Genetics and cell biology
The mission of Genetics and cell biology Division is the comprehension of biological and pathological phenomena, as this is fundamental to cure disease and create novel biotechnologies. The division hosts curiosity-driven projects of innovative investigators, and structured programs on areas of particular interest and strength. The division tries to balance curiosity driven research and team-networking organization, fostering quality science, and producing knowledge transferable to the Clinics or other thematic Divisions. Recruiting excellent scientists, providing suitable technological platforms, tightening the relationships between basic and clinical scientists and promoting areas of strength are key parts of the division's mission.
The Division of Genetics and Cell Biology (DGCB) hosts many basic research units, totalling over 100 persons. View all the research units here.
DGCB hosts both PhD and Postdoctoral training programs related to Università Vita-Salute San Raffaele, where positions are offered on a competitive basis for a minimum of 3 and 2 years, respectively.
Cutting edge areas in the divions are the physiopathology of cell stress and iron metabolism, chromatin dynamics, genetics and epigenetics. Internationally competitive groups are working in cell adhesion, migration and polarity. A program with fertile interdivisional links is bone and cartilage physiopathology (Bonetwork). Molecular mechanism underlying diseases (conformational diseases, cystic kidney disorders, neuromuscular diseases, inflammation, iron-related diseases, disorders of human reproduction, osteoporosis and bone diseases) are being investigated by many groups with robust animal and cellular models and patients’ biological samples.
These lines of investigation address important medical issues in which existing synergies between basic and clinical sciences are being fostered, increasing our funding potentials and translational outputs. DGCB provides the clinics with concepts and protocols to be tested, at the same time the reverse translation takes place: detailed analysis of cohorts of patients can help unravel physiological mechanisms.
Group leader, In vivo chromatin and transcription Unit
Head, Chromatin dynamics Unit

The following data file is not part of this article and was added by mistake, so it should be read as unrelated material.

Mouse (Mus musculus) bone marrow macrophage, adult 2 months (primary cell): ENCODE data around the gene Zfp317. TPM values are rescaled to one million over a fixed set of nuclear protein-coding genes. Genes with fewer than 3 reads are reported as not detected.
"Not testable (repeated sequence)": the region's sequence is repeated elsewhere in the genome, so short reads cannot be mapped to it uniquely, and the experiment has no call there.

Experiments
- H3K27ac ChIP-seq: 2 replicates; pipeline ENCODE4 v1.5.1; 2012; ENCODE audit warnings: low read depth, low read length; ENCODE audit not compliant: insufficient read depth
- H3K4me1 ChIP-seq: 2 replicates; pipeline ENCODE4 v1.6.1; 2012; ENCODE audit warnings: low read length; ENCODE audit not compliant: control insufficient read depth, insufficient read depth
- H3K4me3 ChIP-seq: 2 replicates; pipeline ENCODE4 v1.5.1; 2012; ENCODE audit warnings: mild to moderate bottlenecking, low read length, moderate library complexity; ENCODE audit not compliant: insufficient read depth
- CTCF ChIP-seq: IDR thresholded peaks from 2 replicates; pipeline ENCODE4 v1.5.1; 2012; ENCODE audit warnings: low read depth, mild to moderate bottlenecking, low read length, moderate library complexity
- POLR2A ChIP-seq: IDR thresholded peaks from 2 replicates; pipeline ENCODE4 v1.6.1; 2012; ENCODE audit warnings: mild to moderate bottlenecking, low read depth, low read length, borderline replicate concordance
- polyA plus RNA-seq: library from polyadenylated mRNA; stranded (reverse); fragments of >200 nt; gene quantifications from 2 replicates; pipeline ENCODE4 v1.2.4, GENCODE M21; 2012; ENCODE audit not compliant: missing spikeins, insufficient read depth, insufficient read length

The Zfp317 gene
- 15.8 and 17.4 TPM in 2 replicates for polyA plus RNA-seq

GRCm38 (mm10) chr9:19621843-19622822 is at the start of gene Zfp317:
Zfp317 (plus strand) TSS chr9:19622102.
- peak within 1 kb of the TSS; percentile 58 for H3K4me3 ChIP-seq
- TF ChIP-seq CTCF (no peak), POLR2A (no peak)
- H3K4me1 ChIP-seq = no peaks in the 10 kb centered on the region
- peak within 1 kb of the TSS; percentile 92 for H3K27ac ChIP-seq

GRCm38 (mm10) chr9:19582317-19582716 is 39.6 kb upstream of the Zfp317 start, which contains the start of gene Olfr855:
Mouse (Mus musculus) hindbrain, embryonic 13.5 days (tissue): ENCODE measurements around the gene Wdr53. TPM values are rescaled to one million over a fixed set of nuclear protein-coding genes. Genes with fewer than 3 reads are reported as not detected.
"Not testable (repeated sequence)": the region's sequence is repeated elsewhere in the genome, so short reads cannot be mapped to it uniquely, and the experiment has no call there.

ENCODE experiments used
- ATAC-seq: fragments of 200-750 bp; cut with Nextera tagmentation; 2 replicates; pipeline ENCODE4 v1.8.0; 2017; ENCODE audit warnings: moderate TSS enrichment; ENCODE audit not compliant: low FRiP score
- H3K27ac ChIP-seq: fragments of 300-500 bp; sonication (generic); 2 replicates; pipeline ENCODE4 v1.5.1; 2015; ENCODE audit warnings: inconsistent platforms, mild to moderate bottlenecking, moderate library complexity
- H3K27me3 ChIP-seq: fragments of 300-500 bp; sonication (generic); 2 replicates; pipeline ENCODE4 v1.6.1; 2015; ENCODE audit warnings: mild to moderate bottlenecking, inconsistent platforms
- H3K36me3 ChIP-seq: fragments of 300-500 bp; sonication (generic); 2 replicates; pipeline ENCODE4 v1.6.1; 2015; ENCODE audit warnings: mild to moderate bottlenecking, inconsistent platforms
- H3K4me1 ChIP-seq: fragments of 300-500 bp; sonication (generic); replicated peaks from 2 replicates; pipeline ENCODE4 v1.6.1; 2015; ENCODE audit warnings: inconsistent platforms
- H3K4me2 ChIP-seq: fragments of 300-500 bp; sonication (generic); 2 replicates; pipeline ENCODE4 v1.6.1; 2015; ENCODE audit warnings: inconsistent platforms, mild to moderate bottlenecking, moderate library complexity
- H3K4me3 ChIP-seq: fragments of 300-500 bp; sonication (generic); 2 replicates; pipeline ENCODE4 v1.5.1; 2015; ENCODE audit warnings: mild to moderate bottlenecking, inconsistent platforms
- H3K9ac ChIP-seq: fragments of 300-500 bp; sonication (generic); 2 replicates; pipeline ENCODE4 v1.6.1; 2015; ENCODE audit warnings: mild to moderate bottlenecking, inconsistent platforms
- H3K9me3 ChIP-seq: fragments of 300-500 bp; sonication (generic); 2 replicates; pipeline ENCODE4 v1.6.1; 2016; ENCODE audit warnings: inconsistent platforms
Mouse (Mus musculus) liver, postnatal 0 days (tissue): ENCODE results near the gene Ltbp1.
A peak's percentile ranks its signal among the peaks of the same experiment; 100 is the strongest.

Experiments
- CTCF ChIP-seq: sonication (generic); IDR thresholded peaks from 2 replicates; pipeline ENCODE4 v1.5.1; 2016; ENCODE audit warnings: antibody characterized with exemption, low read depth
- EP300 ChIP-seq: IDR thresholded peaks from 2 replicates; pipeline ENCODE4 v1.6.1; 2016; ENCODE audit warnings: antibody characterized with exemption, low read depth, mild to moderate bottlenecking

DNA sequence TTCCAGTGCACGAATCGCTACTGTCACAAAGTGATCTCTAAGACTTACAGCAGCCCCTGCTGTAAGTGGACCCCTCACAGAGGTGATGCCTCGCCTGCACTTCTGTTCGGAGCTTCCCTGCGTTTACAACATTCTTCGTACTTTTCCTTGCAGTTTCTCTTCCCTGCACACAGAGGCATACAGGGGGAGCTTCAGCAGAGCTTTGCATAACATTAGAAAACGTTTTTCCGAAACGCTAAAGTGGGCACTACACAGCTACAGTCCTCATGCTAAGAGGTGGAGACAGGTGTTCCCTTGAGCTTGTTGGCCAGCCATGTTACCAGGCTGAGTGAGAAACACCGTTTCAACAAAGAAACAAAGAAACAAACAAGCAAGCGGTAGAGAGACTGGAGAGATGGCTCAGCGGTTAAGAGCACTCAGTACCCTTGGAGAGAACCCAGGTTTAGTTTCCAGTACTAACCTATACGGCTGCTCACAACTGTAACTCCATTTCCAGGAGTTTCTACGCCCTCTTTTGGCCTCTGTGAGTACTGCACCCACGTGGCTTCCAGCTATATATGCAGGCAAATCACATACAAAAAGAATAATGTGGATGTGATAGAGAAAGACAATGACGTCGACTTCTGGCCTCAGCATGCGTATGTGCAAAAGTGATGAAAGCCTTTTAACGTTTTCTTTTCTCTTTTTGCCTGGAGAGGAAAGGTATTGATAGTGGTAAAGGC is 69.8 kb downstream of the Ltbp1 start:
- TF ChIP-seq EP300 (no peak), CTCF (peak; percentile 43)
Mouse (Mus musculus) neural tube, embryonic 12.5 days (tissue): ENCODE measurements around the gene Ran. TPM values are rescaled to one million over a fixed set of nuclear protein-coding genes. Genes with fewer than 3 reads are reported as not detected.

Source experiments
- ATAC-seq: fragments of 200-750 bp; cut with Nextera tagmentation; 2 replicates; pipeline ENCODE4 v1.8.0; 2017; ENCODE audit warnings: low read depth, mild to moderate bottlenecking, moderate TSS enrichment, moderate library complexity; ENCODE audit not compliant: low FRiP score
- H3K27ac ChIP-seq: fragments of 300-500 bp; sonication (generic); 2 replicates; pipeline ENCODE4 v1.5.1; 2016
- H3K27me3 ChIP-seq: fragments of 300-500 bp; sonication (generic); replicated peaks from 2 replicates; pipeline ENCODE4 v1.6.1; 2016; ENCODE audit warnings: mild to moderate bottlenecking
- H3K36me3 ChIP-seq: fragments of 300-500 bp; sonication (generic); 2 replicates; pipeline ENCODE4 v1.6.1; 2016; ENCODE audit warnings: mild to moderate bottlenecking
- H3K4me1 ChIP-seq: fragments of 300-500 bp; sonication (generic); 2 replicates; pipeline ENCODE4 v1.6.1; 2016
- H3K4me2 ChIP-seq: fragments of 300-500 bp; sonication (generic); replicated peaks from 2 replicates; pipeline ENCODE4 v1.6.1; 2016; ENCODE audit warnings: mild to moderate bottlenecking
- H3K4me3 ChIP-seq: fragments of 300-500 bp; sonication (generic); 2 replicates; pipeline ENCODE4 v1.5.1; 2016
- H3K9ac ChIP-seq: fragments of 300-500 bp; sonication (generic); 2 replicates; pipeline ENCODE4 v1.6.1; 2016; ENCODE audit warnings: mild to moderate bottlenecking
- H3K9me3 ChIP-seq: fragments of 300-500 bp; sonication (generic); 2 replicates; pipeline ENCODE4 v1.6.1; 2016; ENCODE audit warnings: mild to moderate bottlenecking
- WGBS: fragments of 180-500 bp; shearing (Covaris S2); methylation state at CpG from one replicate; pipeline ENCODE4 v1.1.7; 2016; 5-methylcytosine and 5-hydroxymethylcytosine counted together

Head, Molecular basis of cystic kidney disorders Unit
Head, Regulation of iron metabolism Unit
Group leader, Cancer metabolism Unit
Head, Age related diseases Unit
Group leader, Biology of myelin Unit
Head, Gene expression and muscular dystrophy Unit
Head, Genomics of renal diseases and hypertension Unit
Group leader, Pediatric endocrinology Unit
Head, Biomolecular nuclear magnetic resonance Unit
Head, Molecular genetics of renal disorders Unit
Head, Osteoporosis and bone and mineral metabolism Unit
Maria Vittoria Schiaffino
Head, Organelle biogenesis and motility Unit
Head, Protein transport and secretion Unit
Eelco van Anken
Group leader, Intracellular signaling pathways
Group leader, Reproductive sciences Unit
Age related diseases
Biology of myelin
Marco Emilio Bianchi
Gene expression and muscular dystrophy
Genomics of renal diseases and hypertension
Intracellular signaling pathways
Eelco van Anken
In vivo chromatin and transcription
Molecular basis of cystic kidney disorders
Molecular genetics of renal disorders
Organelle biogenesis and motility
Maria Vittoria Schiaffino
Osteoporosis and Bone and Mineral Metabolism
Protein transport and secretion
Regulation of iron metabolism
The molecular switch behind muscle formation
Researchers discovered the first molecular switch activating muscle formation, whose malfunction is involved in diseases such as muscular dystrophy
Discovered two epigenetic regulators of metabolism
The study discovered two enzymes which are able to slow down the body's metabolism and could pave the way for new therapeuthic approaches to obesity
Two postdoctoral positions in cancer metabolism are immediately available in the Cancer metabolism Unit, headed by Simone Cardaci
One junior position is available at Age Related Diseases Unit, headed by Simone Cenci, since January 2020
A postdoctoral position is available in Roberto Sitia's lab to work on the mechanisms linking cellular stress responses to the dynamics of ER – mitochondria contacts.